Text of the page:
Thursday, October 15, 2009

Jay Richards on Selfishness

Jay W. Richards, author of Money, Greed, and God: Why Capitalism is the Solution and not the Problem (2009), (15 October) writes in The American (the journal of the American Enterprise Institute) HERE:

"Greed Is Not Good, and It’s Not Capitalism"

“The Virtue of Selfishness?

You might think that greed has been bound up with defenses of modern capitalism from the very beginning. You might recall Adam Smith, the father of modern capitalism, who famously wrote, “It is not from the benevolence of the butcher, the brewer, or the baker, that we expect our dinner, but from their regard to their own interest.” Ayn Rand and others seemed to extend Smith’s point by treating greed as the basis of a free economy. There are connections here of course; but Smith never argued that greed is good. His view was far different, and far more subtle.

Adam Smith argued that in a rightly ordered market economy, you’re usually better off appealing to someone’s self-love than to their kindness.

First, Smith argued that in a rightly-ordered market economy, you’re usually better off appealing to someone’s self-love than to their kindness. The butcher is more likely to give you meat if it’s a win-win trade—if there’s something in it for him—than if you’re just asking for a handout. This is, or should be, common sense.
Second, Smith knew the difference between self-interest and mere selfishness. Every time you wash your hands or take your vitamins or clock into work on time or look both ways before you cross the street, you’re pursuing your self-interest—but none of these acts is selfish. Indeed, generally speaking, you ought to do these things. Greed, in contrast, is a sort of disordered self-interest. Adam Smith, the moral philosopher, always condemned it as a vice.

Third, Smith never argued that the more selfish we are, the better a market works. His point, rather, is that in a free market, each of us can pursue ends within our narrow sphere of competence and concern—our “self-interest”—and yet an order will emerge that vastly exceeds anyone’s deliberations.

That’s the problem with socialism and all sorts of nanny-state regulatory prescriptions: They don’t fit the human condition.

Finally, and most importantly, Smith argued that capitalism channels greed. He recognized that human beings are not as virtuous as we ought to be. While many of us may live modestly virtuous lives under the right conditions, it is the rare individual who ever achieves heroic virtue. Given that reality, we should want a social order that channels proper self-interest as well as selfishness into socially desirable outcomes. Any system this side of heaven that can’t channel human selfishness is doomed to failure. That’s the genius of the market economy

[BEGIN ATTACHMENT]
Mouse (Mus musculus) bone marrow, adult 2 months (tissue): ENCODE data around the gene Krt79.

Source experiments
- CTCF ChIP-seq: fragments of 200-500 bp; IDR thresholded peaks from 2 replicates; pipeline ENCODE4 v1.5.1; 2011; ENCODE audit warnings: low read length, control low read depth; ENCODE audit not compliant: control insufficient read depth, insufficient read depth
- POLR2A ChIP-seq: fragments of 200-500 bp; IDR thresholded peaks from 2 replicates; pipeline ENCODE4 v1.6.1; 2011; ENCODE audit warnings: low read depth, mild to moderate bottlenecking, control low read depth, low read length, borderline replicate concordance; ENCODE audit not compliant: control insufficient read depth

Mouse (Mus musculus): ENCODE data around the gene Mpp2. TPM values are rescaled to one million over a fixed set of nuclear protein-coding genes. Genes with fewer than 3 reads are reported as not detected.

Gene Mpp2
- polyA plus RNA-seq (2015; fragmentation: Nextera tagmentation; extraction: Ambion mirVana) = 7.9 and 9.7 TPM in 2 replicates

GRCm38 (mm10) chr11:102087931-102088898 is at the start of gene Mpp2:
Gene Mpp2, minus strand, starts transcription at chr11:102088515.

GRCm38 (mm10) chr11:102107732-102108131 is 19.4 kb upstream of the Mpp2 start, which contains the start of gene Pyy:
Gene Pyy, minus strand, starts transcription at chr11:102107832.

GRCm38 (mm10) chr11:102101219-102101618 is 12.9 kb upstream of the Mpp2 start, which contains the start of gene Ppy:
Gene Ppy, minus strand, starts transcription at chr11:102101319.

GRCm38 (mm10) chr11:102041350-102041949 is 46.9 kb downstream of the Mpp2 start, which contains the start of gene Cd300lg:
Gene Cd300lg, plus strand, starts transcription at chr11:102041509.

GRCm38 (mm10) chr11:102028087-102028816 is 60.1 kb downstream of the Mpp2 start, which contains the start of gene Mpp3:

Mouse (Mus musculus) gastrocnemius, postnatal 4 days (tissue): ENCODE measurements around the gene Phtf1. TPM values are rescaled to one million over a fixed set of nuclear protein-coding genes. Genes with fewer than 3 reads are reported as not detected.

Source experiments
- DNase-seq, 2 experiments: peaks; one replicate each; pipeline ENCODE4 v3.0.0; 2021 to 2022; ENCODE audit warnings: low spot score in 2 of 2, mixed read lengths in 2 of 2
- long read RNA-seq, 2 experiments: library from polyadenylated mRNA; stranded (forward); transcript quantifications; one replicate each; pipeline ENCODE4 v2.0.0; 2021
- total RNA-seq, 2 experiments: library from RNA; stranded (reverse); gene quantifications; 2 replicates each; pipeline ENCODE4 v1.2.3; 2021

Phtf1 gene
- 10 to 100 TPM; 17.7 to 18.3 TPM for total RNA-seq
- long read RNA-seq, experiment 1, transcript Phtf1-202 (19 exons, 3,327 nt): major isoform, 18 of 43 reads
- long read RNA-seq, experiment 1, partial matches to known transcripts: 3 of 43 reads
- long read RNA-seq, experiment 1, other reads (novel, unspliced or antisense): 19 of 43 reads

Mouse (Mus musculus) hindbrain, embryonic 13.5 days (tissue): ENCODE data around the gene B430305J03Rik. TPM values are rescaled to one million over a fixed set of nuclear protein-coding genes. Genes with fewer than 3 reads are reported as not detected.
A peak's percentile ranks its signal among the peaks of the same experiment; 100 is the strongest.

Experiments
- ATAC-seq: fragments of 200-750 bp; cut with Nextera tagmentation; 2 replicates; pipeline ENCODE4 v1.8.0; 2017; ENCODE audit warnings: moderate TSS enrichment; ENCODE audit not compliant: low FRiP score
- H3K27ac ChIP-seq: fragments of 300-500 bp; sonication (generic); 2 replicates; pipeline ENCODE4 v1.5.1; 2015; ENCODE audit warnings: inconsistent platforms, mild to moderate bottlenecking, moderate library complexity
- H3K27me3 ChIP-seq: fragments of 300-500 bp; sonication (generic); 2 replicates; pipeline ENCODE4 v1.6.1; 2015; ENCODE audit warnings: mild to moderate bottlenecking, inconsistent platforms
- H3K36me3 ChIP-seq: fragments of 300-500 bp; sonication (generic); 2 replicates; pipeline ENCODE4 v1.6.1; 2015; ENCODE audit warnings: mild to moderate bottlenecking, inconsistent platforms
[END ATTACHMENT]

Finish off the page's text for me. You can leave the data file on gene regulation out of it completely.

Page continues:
I have criticised many times on Lost Legacy the cynical author of the Hollywood film script, Wall Street, for putting out the “Greed is Good” nonsense. Such a view had nothing at all to do with Adam Smith, either in Wealth Of Nations or Moral Sentiments.

Jay’s article is almost a perfect riposte to the Gekko libel about capitalism except for a paragraph elsewhere in it:

In contrast, capitalism is fit for real, fallen human beings. “In spite of their natural selfishness and rapacity,” Smith wrote, business people “are led by an invisible hand ... and thus without intending it, without knowing it, advance the interest of the society.” Notice he says “in spite of.” His point isn’t that the butcher should be selfish, or even that the butcher’s selfishness particularly helps. Rather, he argues that even if the butcher is selfish, he can’t make you buy his meat. He has to offer you meat at a price you’ll willingly buy. He has to look for ways to set up a win-win exchange. Surely that’s good.”

Jay compresses two paragraphs together from Wealth Of Nations to make this unnecessary point about the so-called “invisible hand”. However, the example he makes of the “butcher, brewer, and baker” paragraph (Wealth Of Nations, Book I.ii.2:27) is spot on and worthy of wider circulation.

Regular eaders of Lost Legacy will know that Smith was not referring to all “business people” being “led by an invisible hand”, but only to those in a special case when they preferred the home trade to foreign trade, the trigger for their behaviour being their risk-avoidance regarding foreign trade (Wealth Of Nations, Book IV.ii. paragraphs 1 to 9: 452-56).

However, this corection is for the record only and in no way diminishes the excellent case that Jay Richards makes against the elision of self-interest into selfishness. Bernard Mandeville (1734: Fable of the Bees ) and his modern epigone, Ayn Rand, were absolutely wrong about selfishness. Adam Smith (and Jay Richards) was absolutely right about the anti-commercial sentiments of "selfishness".

A candidate for the October Lost-Legacy Prize?

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